If you have an exercise addiction that co-exists with another mental health issue, which often includes eating disorders, then it's the body image issues associated with conditions such as anorexia and bulimia that can cause the exercise addiction to develop.

Because of this, therapy focuses on self-esteem and distorted body image issues. This can include individual, group therapy and nutritional counselling, which form part of a treatment programme that's tailored towards the underlying reasons for why you may have developed exercise addiction.

Medication

Medications such as antidepressants and mood stabilisers may be used early in the treatment process for eating disorders, as this can help make the therapy sessions you attend more effective.

It's important to remember that recovery from exercise addiction is possible, even though the disorder can be further complicated by an eating disorder.

Severe types of exercise addiction need lifelong management of your emotions and attitudes towards physical activity. Treatment at Priory can provide you with an effective platform for continued recovery and a healthy lifestyle.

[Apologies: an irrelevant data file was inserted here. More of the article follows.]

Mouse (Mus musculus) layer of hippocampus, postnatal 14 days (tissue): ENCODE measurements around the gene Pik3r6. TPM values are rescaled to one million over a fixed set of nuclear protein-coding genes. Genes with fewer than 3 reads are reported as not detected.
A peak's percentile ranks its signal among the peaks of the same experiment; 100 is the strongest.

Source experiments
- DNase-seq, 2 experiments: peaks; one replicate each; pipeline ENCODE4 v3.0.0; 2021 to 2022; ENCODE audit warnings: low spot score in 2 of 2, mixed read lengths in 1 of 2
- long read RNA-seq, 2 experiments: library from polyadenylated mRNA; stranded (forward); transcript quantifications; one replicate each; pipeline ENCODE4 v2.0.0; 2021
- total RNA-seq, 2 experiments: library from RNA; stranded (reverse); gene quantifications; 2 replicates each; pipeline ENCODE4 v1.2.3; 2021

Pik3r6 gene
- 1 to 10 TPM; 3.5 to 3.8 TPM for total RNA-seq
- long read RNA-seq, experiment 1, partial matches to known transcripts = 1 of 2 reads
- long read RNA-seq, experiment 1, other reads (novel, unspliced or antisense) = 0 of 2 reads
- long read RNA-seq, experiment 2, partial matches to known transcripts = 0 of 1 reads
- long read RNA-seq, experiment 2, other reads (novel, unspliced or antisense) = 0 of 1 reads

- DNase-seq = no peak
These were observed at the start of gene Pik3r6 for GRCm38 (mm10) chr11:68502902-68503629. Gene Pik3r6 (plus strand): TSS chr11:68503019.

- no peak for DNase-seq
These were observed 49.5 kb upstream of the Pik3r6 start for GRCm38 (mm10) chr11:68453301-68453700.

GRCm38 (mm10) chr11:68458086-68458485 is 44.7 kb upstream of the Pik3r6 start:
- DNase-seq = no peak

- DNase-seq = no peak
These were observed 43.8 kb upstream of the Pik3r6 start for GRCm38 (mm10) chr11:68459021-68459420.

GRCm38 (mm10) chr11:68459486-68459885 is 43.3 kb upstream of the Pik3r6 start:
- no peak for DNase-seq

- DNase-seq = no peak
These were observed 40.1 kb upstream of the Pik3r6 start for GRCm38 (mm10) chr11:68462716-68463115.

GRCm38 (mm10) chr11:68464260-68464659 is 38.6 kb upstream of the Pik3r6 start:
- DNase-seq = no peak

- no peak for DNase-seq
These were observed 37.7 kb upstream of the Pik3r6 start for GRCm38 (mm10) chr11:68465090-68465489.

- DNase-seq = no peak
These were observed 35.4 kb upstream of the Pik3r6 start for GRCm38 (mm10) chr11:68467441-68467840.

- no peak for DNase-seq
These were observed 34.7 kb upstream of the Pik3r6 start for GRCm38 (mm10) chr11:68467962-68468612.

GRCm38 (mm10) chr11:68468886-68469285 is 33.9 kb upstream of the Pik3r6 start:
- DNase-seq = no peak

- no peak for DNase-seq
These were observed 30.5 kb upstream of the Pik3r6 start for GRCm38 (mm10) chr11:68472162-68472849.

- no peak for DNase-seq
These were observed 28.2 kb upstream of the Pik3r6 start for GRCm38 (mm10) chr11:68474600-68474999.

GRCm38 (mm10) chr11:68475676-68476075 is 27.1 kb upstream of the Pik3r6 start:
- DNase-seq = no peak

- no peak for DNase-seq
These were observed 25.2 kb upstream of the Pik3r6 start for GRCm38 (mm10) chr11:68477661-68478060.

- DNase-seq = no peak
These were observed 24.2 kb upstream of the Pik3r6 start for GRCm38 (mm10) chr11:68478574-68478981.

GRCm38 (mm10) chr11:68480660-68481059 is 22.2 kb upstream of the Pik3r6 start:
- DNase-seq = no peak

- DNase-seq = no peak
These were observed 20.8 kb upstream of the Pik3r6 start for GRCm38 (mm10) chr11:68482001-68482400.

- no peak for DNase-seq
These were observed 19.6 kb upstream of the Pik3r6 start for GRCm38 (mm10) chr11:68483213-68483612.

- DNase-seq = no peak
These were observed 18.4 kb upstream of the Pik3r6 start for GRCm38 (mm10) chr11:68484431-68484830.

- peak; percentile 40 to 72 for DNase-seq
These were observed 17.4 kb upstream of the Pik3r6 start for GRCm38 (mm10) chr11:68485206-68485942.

Private medical insurance

We are a registered and approved provider for all of the UK's leading private medical insurers. All of the services we offer at Priory can be funded through private medical insurance. This includes:

  • Mental health treatment
  • Addiction treatment
  • Eating disorder treatment

All clients will have access to our highly skilled and accredited clinicians, many of whom are published experts in their fields of treatment. Whatever your requirements, we're committed to working with you to get your life back on track.

Registered and approved provider

We are a registered and approved provider for all of the UK's leading private medical insurers.